From 2003 up until 2007, I was lucky enough to have “movie reviewer” as my job description. As such, I’ve built up a *lot* of reviews for just about every movie that came out during those years, as well as reviews of classic movies.
So, I give you my very first regular feature: The Barenaked Archives. These are reviews that I did for SIN or Hollywood Elsewhere (or both). Sadly, SIN and my column on HE are both gone, so this is now the only place online you can see these old columns.
First up, A Lot Like Love:
A Lot Like Love Is a Lot Average
Is there such thing as love at first sight? Can you meet the right person at the wrong time? Is there such thing as the “right” time? Is it ever too late to be with the one you love? Can you get a refund for a movie you saw for free?
These are questions asked by the pedestrian romantic comedy A Lot Like Love (okay, except for the last one) starring Ashton Kutcher (in a less manic, idiotic role than usual) and Amanda Peet, and directed by Nigel Cole, who brought us the cute 2003 British movie Calendar Girls.
Peet and Kutcher are Emily and Oliver, two people who meet on a transcontinental flight from Los Angeles to New York. After becoming members of the mile-high club, their paths cross several times over the next seven years, but it’s never the “right” time. Will they ever wake up and realize what they want could be right in front of them?
Romantic comedies of this nature, where the two leads spend several years trying to get together, have been done before, and quite successfully (see: When Harry Met Sally). So, what makes this one falter?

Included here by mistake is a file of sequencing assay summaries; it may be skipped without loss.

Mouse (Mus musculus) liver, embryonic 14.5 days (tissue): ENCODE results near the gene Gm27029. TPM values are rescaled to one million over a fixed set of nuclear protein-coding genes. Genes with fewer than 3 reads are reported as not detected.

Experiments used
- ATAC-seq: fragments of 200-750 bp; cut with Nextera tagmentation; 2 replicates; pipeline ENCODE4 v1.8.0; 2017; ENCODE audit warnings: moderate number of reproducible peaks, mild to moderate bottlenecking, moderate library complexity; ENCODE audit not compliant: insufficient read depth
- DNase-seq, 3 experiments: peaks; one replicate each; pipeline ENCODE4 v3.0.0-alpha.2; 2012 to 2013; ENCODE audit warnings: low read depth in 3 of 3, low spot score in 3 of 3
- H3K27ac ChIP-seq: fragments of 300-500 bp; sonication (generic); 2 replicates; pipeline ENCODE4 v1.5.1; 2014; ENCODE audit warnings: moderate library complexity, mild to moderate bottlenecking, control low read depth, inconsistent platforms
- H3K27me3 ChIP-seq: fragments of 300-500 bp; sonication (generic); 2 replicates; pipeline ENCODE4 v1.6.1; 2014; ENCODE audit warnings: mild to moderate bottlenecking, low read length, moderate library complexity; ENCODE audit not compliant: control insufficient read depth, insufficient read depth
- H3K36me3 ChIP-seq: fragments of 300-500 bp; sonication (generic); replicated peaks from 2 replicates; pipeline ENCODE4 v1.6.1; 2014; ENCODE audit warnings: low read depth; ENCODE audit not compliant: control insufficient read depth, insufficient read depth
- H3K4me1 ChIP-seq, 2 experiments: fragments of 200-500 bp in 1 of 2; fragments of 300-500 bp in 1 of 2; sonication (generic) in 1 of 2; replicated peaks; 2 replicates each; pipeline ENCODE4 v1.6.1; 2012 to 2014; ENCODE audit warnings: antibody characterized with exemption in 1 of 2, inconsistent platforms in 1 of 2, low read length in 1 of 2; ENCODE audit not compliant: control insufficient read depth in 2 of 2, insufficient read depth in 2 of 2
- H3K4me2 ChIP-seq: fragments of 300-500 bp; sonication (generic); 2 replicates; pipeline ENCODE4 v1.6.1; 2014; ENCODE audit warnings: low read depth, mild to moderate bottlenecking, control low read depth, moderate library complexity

The weak script, for one. All of the funniest moments were shown in the trailers, so if you’ve seen them, you’re good to go. Repetitive dialogue, meant to give us catchphrases or cute inside-jokes, winds up being annoying and overdone.
And even though they give us “movie reasons” for the two leads to get together (“Oh look, he’s planned out his life for the next six years! Oh look, she’s crazy and unpredictable and free! These two opposites would be perfect for each other!”), I never felt truly compelled to root for them. Yes, they’re both beautiful, and yes, they’re opposites, but give us some more to go on than just that.
The movie drags in places and meanders in others, taking its time to get to the inevitable conclusion. And even though we all know where it’s going, when somebody in the audience shouts out a pretty big ending plot point a full ten minutes before the movie gets to said point, it’s a sign that there probably should’ve been some rewriting.
A deaf character provides a welcome (albeit minor) change to a standard mentor/confidant role, and Kutcher and Peet occasionally exhibit some chemistry (high praise coming from me, given that I couldn’t care less for Kutcher), but it’s not enough to recommend this for anything more than a matinee at the dollar theater.
The sad thing about the romantic comedy genre is that it is, by its nature, predictable. Will they get together? Of course they will. Otherwise it wouldn’t be a happy ending. It seems that romantic comedies have become sort of an “easy” genre, where as long as the studios do X and Y and Z and package it with pretty people, audiences will come in enough to make back the bottom line. It’s frustrating that they don’t even try anymore. Unless you’re a huge fan of the stars, skip this and go to Blockbuster to get your fix.